Given the lack of coverage in mainstream media, you might not have heard about the ongoing protest against the construction of the Dakota Access Pipeline immediately upstream from the Standing Rock Sioux reservation aka #NoDAPL. You can find some good statistics on the pipeline and number of arrests associated with the protest here. Setting aside my personal feelings about democracy, freedom to peacefully protest, and how the Sioux concerns seem rather justified in light of the Alabama pipeline explosion, this has now raised an interesting communications issue that only an FCC investigation can solve. Are police jamming, or illegally spying, on communications at the protest and associated Sacred Stone Camp?
Over the last week, I have seen a number of communications from the protest about jamming, particularly in the period immediately before and during the Thursday effort by police to force protesters off the land owned by Dakota Access Pipeline. In addition, this article in Wired documents why tribal leaders connected with the tribal telecom provider, Standing Rock Telecom, think they are being jammed. I’ve had folks ask to speak to me using encrypted channels for fear that law enforcement will use illegal monitoring of wireless communications. As this article notes, there are a number of telltale signs that law enforcement in the area have deployed IMSI catchers, aka Stingrays, to monitor communications by protesters. However, as I explain below, proving such allegations — particularly about jamming — is extremely difficult to do unless you are the FCC.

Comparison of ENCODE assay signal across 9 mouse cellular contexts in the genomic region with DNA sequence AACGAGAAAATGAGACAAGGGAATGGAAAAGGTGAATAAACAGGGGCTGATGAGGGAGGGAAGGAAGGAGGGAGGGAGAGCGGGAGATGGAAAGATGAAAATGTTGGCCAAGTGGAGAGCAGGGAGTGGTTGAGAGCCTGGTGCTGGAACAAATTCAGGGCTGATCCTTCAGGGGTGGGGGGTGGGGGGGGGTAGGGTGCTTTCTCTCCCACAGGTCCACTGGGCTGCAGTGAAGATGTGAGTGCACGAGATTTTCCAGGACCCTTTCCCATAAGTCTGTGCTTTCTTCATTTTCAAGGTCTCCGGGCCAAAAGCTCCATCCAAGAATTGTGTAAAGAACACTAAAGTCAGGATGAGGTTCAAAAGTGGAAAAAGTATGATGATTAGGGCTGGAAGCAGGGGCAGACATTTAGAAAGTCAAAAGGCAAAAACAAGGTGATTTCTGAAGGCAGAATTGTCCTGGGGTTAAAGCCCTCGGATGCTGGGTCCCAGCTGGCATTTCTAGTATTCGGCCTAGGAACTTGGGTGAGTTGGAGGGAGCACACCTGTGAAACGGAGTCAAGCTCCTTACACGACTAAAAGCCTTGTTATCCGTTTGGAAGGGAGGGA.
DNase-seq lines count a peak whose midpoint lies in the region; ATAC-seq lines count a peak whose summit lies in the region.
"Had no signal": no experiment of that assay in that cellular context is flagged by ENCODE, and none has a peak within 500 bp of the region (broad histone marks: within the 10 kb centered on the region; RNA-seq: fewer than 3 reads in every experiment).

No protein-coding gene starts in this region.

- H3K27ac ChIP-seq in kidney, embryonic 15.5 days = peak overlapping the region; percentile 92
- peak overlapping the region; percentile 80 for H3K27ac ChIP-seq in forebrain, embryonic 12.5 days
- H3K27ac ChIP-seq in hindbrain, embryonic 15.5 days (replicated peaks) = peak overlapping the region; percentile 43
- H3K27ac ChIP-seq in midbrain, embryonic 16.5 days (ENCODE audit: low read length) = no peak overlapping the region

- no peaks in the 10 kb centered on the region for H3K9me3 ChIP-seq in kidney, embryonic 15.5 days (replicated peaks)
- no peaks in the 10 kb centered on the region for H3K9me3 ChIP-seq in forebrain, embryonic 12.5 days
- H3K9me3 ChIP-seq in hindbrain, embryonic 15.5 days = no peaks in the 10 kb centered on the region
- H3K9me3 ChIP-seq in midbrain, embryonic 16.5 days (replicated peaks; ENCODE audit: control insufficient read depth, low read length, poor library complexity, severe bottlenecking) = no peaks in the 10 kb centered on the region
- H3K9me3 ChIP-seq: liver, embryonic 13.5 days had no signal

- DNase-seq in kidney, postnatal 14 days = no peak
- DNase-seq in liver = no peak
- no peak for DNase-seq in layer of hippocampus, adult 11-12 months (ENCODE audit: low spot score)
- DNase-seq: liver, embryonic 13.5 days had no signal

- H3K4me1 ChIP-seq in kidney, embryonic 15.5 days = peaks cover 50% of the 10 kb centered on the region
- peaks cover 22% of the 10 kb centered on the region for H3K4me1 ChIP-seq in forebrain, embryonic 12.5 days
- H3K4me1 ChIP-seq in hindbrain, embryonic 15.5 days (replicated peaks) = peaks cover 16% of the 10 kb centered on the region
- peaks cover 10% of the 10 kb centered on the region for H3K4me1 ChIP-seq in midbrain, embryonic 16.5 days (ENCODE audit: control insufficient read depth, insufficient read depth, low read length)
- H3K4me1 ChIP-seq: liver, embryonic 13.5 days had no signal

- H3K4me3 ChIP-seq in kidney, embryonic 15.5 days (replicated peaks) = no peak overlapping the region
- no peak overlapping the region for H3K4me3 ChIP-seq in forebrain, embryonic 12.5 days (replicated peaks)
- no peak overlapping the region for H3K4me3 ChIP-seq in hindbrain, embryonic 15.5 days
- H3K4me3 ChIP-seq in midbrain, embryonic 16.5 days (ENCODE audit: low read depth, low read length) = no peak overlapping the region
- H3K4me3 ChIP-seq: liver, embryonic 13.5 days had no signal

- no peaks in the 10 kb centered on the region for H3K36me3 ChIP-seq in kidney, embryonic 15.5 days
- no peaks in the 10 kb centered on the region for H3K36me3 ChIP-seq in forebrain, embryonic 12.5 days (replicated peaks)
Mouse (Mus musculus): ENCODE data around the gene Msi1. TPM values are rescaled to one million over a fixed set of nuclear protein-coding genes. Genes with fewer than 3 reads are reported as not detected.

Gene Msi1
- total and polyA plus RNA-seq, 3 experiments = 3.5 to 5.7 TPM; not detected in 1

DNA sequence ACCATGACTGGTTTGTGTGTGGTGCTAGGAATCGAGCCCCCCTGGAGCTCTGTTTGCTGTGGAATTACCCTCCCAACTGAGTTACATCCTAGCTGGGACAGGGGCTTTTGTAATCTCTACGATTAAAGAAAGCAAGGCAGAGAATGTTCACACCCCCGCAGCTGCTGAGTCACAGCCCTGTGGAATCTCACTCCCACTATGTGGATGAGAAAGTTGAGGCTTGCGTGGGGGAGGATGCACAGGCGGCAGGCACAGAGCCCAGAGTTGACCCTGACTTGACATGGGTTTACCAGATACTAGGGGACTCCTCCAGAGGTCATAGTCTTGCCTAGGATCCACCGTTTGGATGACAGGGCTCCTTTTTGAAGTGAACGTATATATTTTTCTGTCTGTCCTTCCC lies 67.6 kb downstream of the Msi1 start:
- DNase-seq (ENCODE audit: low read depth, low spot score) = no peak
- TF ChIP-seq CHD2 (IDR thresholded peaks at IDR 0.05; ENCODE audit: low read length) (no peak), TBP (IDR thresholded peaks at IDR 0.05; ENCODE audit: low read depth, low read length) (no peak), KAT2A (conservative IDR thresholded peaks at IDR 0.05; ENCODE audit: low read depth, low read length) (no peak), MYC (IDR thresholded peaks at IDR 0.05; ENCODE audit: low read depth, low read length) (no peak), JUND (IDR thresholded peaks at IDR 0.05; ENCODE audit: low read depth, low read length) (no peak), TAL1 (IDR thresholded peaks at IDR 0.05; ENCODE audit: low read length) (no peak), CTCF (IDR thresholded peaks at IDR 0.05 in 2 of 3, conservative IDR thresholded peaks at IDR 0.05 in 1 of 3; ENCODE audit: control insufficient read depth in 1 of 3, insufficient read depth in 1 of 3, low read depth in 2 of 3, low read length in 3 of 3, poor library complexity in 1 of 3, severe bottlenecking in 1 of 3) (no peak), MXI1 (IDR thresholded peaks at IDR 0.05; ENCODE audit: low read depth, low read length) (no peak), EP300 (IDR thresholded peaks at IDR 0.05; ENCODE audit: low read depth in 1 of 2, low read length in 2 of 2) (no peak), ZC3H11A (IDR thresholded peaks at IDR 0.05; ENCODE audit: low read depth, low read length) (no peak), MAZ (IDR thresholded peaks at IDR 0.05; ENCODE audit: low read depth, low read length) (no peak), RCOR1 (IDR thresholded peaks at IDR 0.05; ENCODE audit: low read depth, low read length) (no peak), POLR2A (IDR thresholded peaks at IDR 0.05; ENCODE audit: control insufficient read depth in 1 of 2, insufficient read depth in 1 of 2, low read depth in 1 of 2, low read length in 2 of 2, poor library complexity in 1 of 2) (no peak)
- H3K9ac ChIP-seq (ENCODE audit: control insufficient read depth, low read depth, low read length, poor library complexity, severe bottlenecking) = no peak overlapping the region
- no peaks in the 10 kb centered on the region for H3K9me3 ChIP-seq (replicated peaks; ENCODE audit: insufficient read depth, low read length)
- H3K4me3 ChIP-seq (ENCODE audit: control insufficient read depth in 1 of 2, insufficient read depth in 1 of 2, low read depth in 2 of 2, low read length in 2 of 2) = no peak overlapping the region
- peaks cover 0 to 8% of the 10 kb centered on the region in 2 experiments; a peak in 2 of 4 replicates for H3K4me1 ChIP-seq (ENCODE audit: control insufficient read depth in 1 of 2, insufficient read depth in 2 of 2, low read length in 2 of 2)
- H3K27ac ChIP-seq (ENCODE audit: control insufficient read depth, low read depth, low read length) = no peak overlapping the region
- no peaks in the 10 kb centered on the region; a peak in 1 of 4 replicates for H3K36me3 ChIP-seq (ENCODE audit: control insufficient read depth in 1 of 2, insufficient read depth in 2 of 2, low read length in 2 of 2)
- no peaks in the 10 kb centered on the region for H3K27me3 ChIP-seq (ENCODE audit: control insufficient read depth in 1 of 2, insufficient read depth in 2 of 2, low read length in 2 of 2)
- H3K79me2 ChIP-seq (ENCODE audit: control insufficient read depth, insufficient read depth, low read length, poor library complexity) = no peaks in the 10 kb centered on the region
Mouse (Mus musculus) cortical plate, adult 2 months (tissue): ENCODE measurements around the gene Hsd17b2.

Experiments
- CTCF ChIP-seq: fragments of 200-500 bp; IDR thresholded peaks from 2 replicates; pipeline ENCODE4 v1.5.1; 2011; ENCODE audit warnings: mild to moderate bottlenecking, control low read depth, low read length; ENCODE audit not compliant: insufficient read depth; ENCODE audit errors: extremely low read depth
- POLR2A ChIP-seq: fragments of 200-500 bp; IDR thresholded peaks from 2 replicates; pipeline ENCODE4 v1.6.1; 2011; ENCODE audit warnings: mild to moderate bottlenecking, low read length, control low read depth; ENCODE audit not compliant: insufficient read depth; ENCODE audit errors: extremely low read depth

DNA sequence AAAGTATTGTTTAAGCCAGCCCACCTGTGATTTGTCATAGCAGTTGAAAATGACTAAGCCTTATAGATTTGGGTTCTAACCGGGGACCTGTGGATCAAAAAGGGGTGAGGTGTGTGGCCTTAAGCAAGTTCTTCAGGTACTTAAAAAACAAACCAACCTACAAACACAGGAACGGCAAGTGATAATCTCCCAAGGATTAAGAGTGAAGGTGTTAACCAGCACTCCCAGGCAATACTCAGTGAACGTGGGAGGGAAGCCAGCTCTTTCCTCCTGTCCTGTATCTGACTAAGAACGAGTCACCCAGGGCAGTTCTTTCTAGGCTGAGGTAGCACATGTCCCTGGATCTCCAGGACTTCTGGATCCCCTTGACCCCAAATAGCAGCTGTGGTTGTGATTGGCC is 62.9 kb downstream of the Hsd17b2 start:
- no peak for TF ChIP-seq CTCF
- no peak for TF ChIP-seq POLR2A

Which is why the FCC needs to send an enforcement team to Standing Rock to check things out. Given the enormous public interest at stake in protecting the free flow of communications from peaceful protests, and the enormous public interest in continuing live coverage of the protests, the FCC should move quickly to resolve these concerns. If law enforcement in the area are illegally jamming communications, or illegally intercepting and tracking cell phone use, the FCC needs to expose this quickly and stop it. If law enforcement are innocent of such conduct, only an FCC investigation on the scene can effectively clear them. In either case, the public deserves to know — and to have confidence in the Rule of Law with regard to electronic communications.
More below . . . .